A major problem in cardiac transplantation is the death of candidates due to tile increasing shortage of donors and the consequent longer waiting periods. To determine whether clinical markers for death could be identified in these patients, 168 adult candidates with heart failure (NYHA class III and IV) listed between August 1987 and December 1989 were analyzed. There were 104 patients with ischemic cardiomyopathy (ISCM) and 64 with idiopathic dilated cardiomyopathy (IDCM). Transplantation was performed in 93 patients (55%). Actuarial 1 year survival was 61% in the ISCM group and 78% in the IDCM group (P = NS). Freedom from sudden death at one year was significantly lower in the ISCM group (73%) than in the IDCM group (96%) (P < 0.01). The rate of patients who did not die from terminal myocardial failure was 83% in the ISCM group and 81% in the IDCM group (P = NS). There were no significant differences between the two groups in right atrial, pulmonary artery, and pulmonary wedge pressures, transpulmonic pressure gradient, pulmonary vascular resistance, cardiac index, and ejection fraction. We conclude that candidates for cardiac transplantation with ISCM are at higher risk for sudden death during the first year on the waiting list than patients with IDCM. These results warrant consideration of aggressive arrhythmia control measures, including an automatic implantable defibrillator, to 'bridge' these high risk patients to transplantation.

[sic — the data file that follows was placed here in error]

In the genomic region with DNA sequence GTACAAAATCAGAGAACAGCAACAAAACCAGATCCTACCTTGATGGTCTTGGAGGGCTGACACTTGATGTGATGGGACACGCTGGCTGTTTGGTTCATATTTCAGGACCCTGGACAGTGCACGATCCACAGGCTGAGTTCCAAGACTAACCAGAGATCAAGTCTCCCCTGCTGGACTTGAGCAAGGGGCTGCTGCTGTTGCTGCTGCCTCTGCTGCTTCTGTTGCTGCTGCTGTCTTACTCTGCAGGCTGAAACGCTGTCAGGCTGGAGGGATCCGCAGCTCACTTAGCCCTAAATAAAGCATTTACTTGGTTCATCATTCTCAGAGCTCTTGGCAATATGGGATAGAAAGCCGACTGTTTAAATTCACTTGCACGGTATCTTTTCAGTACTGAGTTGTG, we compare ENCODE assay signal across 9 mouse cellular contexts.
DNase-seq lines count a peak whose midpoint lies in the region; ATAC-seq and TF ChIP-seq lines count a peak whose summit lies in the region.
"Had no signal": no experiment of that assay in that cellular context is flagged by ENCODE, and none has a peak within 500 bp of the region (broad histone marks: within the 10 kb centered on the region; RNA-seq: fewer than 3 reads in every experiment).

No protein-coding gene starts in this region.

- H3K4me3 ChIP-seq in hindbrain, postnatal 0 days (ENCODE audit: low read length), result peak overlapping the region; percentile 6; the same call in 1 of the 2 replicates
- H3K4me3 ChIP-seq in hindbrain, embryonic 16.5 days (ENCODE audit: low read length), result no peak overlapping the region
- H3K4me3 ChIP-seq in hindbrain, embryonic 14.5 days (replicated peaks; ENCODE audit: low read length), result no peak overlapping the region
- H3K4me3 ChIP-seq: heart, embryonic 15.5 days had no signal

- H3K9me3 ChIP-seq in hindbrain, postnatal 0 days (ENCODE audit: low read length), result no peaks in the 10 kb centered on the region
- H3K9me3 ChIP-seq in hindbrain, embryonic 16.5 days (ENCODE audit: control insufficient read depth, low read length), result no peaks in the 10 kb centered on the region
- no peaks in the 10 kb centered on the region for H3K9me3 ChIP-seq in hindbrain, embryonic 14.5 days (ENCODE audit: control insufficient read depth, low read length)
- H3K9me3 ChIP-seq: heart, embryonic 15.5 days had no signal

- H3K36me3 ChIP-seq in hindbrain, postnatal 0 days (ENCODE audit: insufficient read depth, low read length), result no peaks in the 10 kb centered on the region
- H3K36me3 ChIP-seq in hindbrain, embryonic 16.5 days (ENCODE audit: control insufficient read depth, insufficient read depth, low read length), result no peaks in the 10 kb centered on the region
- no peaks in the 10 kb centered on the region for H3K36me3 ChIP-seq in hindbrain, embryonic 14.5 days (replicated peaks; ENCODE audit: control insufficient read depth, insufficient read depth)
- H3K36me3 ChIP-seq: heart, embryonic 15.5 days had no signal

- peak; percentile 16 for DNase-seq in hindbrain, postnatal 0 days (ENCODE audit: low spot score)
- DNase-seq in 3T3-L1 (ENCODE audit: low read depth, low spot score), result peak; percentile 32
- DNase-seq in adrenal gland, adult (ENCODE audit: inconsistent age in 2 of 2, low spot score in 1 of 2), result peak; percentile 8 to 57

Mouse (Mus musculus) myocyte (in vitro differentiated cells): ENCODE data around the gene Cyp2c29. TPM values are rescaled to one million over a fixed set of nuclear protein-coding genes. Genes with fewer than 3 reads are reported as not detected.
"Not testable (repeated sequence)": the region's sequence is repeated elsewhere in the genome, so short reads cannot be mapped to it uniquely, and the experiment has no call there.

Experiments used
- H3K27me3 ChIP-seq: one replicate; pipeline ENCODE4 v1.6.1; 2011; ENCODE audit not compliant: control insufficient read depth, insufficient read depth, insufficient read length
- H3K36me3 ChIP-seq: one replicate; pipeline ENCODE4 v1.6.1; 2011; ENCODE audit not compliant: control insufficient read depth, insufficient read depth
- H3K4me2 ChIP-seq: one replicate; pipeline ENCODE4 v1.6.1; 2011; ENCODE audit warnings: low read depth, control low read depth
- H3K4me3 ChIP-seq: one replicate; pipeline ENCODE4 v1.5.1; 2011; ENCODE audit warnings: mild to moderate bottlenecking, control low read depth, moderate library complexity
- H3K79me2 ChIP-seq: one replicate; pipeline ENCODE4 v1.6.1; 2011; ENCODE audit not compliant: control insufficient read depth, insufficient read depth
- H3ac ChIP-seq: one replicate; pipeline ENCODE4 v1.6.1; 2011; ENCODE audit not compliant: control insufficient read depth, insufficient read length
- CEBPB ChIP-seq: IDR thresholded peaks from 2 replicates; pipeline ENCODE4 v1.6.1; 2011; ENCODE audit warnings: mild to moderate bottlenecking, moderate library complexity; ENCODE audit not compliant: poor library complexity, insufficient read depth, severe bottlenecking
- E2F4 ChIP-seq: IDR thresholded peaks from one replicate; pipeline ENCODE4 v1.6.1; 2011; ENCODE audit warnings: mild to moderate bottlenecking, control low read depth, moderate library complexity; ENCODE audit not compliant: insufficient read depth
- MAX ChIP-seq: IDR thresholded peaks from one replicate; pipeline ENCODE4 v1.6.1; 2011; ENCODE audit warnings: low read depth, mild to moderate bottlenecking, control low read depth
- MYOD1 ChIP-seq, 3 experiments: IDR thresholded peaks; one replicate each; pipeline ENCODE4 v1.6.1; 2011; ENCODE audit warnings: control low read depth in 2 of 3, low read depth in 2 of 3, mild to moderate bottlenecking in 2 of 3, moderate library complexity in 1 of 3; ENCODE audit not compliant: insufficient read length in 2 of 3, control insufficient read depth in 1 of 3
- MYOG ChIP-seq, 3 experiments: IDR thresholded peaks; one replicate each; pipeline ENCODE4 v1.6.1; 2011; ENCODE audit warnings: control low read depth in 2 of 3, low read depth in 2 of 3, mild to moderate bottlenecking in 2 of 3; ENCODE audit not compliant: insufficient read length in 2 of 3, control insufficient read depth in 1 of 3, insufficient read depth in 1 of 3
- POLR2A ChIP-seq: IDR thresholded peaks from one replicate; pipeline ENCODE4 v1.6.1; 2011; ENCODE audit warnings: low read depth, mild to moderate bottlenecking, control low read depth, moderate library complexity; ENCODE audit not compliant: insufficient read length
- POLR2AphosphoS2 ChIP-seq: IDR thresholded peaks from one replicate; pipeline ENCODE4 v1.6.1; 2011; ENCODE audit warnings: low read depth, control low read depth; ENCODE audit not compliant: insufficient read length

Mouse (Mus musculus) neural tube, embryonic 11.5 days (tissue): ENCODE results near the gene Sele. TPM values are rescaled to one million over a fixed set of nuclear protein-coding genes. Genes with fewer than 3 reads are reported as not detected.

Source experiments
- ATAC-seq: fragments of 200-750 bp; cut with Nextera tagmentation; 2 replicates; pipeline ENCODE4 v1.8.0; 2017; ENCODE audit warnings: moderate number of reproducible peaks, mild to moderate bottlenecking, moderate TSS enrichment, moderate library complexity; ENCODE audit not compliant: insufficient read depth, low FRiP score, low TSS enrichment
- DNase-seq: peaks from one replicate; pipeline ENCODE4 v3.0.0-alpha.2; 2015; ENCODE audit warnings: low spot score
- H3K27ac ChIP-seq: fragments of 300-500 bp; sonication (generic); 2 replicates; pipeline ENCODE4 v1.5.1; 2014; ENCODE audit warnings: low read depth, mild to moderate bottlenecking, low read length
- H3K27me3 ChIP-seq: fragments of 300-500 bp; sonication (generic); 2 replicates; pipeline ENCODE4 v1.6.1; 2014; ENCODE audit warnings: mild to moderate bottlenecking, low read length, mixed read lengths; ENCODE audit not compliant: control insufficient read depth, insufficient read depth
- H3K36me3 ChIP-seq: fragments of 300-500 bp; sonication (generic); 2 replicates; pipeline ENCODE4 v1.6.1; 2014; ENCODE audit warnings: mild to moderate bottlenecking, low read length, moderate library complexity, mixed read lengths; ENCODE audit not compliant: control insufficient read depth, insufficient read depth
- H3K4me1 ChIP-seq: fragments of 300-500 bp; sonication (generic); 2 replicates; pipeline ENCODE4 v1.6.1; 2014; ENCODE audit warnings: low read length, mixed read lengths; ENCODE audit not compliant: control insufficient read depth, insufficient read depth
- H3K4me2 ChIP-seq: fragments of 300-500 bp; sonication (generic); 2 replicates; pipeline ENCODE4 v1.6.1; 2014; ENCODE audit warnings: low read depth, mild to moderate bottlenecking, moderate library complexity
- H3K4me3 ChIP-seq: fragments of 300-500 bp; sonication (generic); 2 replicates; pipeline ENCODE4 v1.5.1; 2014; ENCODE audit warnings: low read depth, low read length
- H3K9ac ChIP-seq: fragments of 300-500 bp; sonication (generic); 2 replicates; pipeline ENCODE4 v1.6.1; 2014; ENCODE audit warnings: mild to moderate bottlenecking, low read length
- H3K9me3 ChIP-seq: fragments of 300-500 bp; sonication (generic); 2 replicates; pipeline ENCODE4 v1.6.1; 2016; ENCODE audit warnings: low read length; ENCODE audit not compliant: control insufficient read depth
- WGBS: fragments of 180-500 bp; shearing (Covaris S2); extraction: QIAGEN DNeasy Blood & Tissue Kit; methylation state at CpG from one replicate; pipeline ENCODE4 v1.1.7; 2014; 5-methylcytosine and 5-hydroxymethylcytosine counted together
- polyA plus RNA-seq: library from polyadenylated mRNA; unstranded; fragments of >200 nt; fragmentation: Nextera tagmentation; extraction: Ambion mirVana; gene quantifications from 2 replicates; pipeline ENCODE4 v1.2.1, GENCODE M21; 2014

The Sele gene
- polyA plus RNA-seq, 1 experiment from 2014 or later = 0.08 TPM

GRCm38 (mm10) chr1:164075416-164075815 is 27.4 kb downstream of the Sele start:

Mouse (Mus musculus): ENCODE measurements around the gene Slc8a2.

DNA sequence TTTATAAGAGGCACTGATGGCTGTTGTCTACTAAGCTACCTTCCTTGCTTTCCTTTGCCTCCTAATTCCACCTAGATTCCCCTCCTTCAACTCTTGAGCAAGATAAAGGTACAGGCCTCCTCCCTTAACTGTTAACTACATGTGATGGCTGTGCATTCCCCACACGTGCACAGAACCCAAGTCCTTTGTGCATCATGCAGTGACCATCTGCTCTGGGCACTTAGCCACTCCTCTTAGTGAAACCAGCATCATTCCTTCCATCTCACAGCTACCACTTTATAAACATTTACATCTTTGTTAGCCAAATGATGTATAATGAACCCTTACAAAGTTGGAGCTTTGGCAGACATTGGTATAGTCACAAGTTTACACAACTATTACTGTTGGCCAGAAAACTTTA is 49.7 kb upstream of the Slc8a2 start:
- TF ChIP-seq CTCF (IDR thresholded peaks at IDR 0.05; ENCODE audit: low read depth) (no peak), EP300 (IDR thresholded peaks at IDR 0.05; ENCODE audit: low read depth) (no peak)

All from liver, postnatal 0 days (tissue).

|Number of pages||6|
|Journal||Israel Journal of Medical Sciences|
|State||Published - May 1996|
- Heart transplantation candidates
- Idiopathic dilated cardiomyopathy
- Ischemic cardiomyopathy